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Autobiography of Us (Anglais) Broché – 17 février 2014

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Commentaires client les plus utiles sur (beta) 96 commentaires
33 internautes sur 36 ont trouvé ce commentaire utile 
A tale of a complex female friendship with a shocking climax. A must read. 6 février 2013
Par Kcorn - Publié sur
Format: Relié Achat vérifié
I didn't intend to read this one through in a single sitting but I couldn't help it. I was quickly engrossed by the author's description of Rebecca and her early and lasting connection to Alexandra: "We found each other like two animals recognizing a similar species."

It would be enough if this was a well- written tale of the often tumultuous bond between these two women through the years. But it is so much more. it is also a rich portrait of the 60s and an unflinching view of women's choices in those years..

The portrayals of Rebecca and Alexandra are vivid and richly layered - yes, friends but sometimes antagonists, almost two halves of a puzzle. They may seem to resemble each,other but they are far from identical. Yet even when they are separated Rebecca feels compelled to write letters to Alexandra. She doesn't send them but they still serve a purpose, allowing Rebecca to imagine her friend beside her, listening.

There are some striking differences between the two women. Rebecca is envious of Alexandra's more privileged life and embarrassed by her own relative poverty. For her part, Alexandra is impatient with Rebecca, pushing her to be more direct and less obtuse. Alexandra also struck me as more skilled in ferreting out Rebecca's secrets

What ultimately hooked me, pulled me into Autobiography of Us, was more than the women's complicated relationship, although it was wonderfully depicted. It was also the vivid and detailed examination of how female dreams and aspirations were affected by some hard realities in the 60s -as reflected in Rebecca and Alexandra's lives. I remember those years, making the book especially resonant for me.

Their sense of confusion and frustration is expressed so poignantly when Alexandra and Rebecca ask one another how their mothers managed- how on earth they coped and survived in their marriages and domestic life. The culture was changing but that left a betwixt and between time and it was challenging. Author Aria Beth Sloss captures this time very well.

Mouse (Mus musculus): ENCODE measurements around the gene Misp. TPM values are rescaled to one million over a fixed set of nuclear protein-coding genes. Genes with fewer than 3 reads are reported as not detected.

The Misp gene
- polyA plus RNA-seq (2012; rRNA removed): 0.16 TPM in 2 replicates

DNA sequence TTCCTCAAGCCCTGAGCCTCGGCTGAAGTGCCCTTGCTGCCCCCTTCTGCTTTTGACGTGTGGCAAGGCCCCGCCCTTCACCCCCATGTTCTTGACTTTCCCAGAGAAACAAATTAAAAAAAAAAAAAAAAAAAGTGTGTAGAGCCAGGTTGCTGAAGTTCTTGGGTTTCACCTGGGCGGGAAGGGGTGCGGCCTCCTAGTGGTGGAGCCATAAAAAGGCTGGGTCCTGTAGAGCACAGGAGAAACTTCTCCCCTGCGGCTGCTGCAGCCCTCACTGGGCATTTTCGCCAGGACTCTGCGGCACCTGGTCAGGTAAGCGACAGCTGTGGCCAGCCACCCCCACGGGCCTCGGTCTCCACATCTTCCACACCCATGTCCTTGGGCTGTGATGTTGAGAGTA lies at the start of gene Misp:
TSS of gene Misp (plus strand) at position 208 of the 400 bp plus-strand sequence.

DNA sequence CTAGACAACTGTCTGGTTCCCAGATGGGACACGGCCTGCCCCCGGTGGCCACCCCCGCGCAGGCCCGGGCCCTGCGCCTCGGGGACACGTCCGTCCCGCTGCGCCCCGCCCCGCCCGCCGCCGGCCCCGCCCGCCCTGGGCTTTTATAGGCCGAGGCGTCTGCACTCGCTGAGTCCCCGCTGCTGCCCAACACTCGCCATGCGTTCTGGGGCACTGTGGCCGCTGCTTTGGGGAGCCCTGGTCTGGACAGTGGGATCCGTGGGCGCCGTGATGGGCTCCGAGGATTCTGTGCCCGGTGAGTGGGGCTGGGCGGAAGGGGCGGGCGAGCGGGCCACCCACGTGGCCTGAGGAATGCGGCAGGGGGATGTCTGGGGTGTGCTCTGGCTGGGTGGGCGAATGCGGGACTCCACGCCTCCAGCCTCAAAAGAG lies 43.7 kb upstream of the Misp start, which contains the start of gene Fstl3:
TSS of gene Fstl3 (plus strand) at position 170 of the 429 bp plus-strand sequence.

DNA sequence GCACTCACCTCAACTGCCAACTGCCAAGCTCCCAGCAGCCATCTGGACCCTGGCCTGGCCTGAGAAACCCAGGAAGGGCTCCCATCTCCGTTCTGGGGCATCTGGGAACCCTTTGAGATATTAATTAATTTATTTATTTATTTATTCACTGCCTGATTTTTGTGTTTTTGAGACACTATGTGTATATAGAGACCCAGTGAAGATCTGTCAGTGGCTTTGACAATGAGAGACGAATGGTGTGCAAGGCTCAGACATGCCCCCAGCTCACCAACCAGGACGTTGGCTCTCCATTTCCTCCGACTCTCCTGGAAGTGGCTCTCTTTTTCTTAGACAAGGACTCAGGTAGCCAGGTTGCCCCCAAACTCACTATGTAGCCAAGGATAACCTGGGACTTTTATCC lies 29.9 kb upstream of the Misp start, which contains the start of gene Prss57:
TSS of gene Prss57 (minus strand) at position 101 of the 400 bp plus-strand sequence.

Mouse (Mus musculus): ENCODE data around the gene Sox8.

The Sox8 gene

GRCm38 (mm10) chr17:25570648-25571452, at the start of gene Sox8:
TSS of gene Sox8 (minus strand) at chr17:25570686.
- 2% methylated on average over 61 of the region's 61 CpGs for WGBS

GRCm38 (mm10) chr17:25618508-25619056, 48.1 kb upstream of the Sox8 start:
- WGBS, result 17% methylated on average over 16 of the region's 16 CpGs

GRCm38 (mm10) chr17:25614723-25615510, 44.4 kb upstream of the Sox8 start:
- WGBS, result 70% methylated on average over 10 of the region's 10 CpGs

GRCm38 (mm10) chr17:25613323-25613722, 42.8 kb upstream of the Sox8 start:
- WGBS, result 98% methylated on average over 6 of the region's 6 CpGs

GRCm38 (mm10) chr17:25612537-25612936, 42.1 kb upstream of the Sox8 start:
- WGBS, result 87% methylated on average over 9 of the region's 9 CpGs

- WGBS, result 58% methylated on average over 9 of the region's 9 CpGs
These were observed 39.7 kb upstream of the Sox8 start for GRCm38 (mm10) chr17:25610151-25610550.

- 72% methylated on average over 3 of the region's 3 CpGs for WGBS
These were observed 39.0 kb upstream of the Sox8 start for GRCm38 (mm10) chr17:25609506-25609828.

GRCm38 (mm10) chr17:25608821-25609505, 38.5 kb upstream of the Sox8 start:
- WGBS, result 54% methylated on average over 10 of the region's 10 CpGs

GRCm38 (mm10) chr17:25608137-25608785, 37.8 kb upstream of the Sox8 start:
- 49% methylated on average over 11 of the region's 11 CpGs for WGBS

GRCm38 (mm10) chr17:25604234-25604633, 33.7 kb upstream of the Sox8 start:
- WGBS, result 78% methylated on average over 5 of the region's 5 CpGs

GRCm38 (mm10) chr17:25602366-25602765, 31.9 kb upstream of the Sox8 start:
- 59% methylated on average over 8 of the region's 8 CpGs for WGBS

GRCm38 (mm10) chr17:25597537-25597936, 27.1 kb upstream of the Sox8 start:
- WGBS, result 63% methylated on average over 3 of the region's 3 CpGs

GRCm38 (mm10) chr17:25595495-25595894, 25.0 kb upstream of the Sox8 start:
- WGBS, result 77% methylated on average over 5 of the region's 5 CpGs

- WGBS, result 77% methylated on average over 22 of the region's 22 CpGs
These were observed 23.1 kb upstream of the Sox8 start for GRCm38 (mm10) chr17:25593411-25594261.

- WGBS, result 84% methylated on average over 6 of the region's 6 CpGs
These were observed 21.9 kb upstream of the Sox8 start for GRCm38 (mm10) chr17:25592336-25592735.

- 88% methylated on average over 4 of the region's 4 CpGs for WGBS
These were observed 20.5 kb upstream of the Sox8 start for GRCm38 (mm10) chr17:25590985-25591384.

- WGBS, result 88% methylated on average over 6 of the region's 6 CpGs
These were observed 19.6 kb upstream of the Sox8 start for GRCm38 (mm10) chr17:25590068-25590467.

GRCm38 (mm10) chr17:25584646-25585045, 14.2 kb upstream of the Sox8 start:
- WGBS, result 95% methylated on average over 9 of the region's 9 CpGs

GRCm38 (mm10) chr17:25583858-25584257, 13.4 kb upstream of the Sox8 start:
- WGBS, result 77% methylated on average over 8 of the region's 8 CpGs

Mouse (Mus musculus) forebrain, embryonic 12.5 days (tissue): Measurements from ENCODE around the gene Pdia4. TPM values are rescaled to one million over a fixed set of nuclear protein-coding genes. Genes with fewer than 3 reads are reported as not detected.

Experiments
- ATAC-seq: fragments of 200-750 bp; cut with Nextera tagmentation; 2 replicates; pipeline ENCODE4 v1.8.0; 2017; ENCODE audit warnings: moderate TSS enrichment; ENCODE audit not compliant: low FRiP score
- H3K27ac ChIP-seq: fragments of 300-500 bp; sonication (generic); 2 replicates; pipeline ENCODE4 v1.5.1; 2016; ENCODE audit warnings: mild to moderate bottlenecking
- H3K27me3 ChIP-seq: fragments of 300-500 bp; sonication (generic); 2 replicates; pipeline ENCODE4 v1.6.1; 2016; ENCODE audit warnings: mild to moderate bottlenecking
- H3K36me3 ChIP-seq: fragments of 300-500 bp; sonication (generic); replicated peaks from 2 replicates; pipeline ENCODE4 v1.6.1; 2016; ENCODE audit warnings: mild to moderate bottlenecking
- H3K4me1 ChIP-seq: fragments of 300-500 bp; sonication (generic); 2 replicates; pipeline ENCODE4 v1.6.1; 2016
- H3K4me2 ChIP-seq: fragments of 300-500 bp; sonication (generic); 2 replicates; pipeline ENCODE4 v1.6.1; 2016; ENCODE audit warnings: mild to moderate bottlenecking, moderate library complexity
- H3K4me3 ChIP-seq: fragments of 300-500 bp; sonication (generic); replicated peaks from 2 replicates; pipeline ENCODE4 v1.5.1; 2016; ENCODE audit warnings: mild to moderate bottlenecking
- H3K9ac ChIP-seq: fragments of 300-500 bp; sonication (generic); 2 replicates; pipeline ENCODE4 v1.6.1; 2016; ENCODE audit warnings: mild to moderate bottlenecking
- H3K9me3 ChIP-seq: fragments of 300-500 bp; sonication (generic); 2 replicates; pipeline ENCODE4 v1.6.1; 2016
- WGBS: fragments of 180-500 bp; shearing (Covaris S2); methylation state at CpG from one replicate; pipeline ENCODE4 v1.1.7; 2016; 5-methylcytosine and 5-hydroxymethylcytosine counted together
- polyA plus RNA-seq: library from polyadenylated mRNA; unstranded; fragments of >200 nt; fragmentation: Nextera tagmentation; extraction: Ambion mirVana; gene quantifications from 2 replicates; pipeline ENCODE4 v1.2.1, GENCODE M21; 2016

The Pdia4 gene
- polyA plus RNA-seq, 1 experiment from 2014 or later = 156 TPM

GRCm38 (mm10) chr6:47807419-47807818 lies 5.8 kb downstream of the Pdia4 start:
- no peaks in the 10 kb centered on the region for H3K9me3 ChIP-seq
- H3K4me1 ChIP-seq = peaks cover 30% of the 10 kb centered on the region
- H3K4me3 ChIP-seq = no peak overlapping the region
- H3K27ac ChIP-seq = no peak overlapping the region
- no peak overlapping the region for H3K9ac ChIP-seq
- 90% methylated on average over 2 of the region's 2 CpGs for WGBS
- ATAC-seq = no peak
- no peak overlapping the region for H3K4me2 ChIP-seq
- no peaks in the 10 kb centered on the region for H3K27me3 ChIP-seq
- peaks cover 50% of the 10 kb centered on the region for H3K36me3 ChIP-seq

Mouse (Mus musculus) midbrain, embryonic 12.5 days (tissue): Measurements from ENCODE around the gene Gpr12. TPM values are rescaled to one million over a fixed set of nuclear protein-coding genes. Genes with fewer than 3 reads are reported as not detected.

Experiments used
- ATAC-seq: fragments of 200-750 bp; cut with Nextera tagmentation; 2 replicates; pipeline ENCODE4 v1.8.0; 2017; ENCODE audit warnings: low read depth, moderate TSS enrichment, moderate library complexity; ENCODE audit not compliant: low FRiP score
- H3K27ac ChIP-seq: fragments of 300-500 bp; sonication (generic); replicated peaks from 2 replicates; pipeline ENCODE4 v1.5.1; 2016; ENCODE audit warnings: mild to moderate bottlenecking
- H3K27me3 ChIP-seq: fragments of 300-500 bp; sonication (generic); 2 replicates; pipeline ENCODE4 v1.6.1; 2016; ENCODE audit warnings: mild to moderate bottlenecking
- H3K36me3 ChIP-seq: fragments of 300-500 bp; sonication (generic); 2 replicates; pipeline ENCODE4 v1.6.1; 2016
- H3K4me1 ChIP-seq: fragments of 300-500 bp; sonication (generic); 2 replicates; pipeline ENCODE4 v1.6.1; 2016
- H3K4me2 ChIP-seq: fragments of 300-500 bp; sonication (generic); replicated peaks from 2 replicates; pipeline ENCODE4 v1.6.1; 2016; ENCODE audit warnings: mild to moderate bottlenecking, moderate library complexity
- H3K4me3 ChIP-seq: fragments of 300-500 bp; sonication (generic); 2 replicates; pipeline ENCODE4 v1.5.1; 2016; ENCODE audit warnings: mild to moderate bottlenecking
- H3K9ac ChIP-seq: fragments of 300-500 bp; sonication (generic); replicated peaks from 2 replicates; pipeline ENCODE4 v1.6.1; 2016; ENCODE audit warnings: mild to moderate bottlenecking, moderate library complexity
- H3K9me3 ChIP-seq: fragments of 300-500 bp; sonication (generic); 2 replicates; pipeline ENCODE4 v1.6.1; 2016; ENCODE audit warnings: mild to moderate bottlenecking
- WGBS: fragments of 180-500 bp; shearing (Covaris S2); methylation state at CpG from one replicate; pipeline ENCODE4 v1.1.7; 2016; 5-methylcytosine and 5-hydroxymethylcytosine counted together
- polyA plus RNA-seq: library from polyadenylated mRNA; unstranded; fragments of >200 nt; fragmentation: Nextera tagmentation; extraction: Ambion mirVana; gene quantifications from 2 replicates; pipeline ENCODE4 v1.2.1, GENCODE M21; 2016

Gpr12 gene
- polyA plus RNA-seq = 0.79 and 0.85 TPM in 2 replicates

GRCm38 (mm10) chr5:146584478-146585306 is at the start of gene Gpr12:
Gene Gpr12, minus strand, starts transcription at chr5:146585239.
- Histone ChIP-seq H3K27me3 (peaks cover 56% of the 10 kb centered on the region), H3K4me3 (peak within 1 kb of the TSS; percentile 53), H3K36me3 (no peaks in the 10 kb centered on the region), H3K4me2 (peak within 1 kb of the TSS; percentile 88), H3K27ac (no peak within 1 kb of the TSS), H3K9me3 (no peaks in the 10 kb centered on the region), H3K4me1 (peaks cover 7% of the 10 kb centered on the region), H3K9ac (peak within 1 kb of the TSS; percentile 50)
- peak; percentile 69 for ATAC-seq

Alexandra and Rebecca kept some major secrets from the other through the years and their communication had dry spells. And then there is a shocker of an ending, one I didn't see coming. If you're looking for the type of book that engulfs you, gives historical perspective, and then leaves you reeling, I urge you to put this on your " must read" list.
30 internautes sur 35 ont trouvé ce commentaire utile 
"Anyone we love..effects our lives so deeply..we hardly know what they mean until they are gone." 5 février 2013
Par Amelia Gremelspacher - Publié sur
Format: Format Kindle Achat vérifié
Rebecca lost her best friend Alex twice. But I am not sure she ever had her as the best friend Rebecca believed to exist. It takes Rebecca a life of growth to understand what she learns of friendship. . Coming of age stories in the era of the 50's and 60's are not scarce on the ground. However this novel holds a resonance for me. Rebecca, the barely middle class lover of books, and Alex, the wealthy seeker of fame, are not a likely friendship. At surface level, it would seem that Alex plays the well known lesser girl foil to the pretty girl. The interplay of their interior lives is thoughtfully drawn and escapes the temptation of cliche.

The captivating part of the book is that our narrator, Rebecca, reveals what she doesn't know. She has a singular meaning as a touchstone to Alex. This makes the events of their relationship a poignant tale. Our narrator is also well aware of their cultural differences, her mother makes sure of that. However at a more profound level, Rebecca is able to point us to deeper waters. The deeply engrained efforts of Rebecca 's mother toward respectability draws a dimension to our narrator's perception.

The writing immediately draws the reader into the story. The settings draw catches of memory for those of us who are a certain age; but describe this world well to those naive to those times. Vignettes of the people around them are beautifully detailed. I enjoyed this heralded book, and I think This book is a well earned Amazon Best Pick.
28 internautes sur 35 ont trouvé ce commentaire utile 
A Novel with Great Potential that Fell Short 22 février 2013
Par Lenushka_13 - Publié sur
Format: Relié
This book is marketed as a novel about friends, and while a somewhat miss-matched friendship provides an umbrella context for the plot, it's not really about friendship. This is a novel about mothers and their children, or more specifically, mothers and their daughters. However, Aria Beth Sloss doesn't really seem to know that. In fact, Aria Beth Sloss doesn't seem to really know what she's writing about at all.